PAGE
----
The Winter 2016 Budget Gamer

Winter2016BudgetGamer beauty

Budget doesn’t have to mean cheap

When we looked to start building this quarter’s Budget Gamer system, we wanted to build something that was nice to look at, while maintaining the performance we saw in the fall. We think we pulled off a quaint little build that is easy on the eyes, and light on the wallet.

With a target price range of $800 to $850, the Budget Gamer is a rig that doesn’t boast massive specs of the type we regularly see here at Maximum PC. Instead, the Budget Gamer aims to be a relatively powerful box that will conquer games at 1080p.

Keeping the price at or below $800 means you make compromises. We generally steer clear of unlocked CPUs and Z-chipset boards and keep memory clocks on the low end. Here’s what we put together for this winter’s build:

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All prices listed reflect in-cart price at time of procurement. Prices include instant rebates, and exclude taxes, shipping, and mail-in rebates. Prices are subject to fluctuation and change.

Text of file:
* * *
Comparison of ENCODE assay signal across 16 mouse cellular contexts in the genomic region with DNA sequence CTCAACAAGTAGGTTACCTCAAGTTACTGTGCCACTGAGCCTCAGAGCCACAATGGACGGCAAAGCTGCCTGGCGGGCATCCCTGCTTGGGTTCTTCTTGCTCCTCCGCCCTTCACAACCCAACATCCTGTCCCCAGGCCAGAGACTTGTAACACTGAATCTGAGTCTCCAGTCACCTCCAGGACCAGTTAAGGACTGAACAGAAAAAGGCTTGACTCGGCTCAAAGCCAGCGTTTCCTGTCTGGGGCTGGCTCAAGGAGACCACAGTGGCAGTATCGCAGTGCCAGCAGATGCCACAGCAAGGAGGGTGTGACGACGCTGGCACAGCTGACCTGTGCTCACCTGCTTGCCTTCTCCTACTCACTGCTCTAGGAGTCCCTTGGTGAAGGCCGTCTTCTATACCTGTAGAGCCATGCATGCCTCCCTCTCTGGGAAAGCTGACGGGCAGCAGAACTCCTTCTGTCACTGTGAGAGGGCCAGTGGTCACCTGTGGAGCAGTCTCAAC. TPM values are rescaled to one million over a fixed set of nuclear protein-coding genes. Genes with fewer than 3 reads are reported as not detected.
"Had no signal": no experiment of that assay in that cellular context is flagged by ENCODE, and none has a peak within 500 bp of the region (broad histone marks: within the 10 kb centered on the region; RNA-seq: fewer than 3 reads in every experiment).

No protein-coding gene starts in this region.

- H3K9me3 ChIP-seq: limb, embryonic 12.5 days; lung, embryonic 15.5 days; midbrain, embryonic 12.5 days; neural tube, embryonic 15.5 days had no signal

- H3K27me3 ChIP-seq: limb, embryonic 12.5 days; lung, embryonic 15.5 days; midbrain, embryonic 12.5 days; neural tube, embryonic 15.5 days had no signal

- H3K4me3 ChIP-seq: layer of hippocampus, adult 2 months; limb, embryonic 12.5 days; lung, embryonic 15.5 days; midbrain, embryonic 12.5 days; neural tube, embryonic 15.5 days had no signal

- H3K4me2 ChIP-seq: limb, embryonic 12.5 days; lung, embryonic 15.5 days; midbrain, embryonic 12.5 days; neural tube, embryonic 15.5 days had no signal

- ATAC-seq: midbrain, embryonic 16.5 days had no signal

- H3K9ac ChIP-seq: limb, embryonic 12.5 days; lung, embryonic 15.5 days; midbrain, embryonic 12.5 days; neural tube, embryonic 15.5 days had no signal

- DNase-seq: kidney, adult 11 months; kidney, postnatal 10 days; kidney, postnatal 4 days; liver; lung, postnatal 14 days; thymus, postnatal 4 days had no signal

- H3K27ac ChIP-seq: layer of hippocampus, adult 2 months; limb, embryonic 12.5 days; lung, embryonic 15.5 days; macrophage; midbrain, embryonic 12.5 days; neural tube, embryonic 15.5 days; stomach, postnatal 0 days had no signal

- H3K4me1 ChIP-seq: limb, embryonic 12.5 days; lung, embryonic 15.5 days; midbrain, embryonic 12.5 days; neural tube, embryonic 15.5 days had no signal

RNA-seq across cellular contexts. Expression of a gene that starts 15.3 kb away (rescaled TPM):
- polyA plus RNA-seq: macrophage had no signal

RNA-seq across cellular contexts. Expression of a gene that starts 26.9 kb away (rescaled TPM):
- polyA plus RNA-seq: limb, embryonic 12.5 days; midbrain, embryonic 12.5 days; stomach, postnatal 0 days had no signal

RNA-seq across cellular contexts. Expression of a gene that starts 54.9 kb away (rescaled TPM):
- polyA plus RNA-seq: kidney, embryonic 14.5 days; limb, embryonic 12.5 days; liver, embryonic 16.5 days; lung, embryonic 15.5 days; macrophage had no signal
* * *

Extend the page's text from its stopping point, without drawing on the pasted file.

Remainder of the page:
As you can see from the part sheet, the build is roughly the same as last season's Budget Gamer build. We left the CPU and GPU the same, but went with a different motherboard and a more compact case. The new choice in mobo had its consequences, both intended and unintended. What we were able to do was keep the price really close to $800, the lower bound of our target range.

Hello, mobo

Lately, when we've set off to build "budget" rigs, we've opted for mini-ITX form factors a lot. First off, the budget-minded approach means that Crossfire and SLI is usually not in the equation. On top of that, going with a locked CPU can save you a lot of money. (Jumping from an i7-6700 to an i7-6700K costs an extra $70.) Thus, it makes little sense to invest into a Z-class chipset. We went with an H170 chipset for this build, just as we did in the fall, though there re a few differences (besides manufacturer) to note.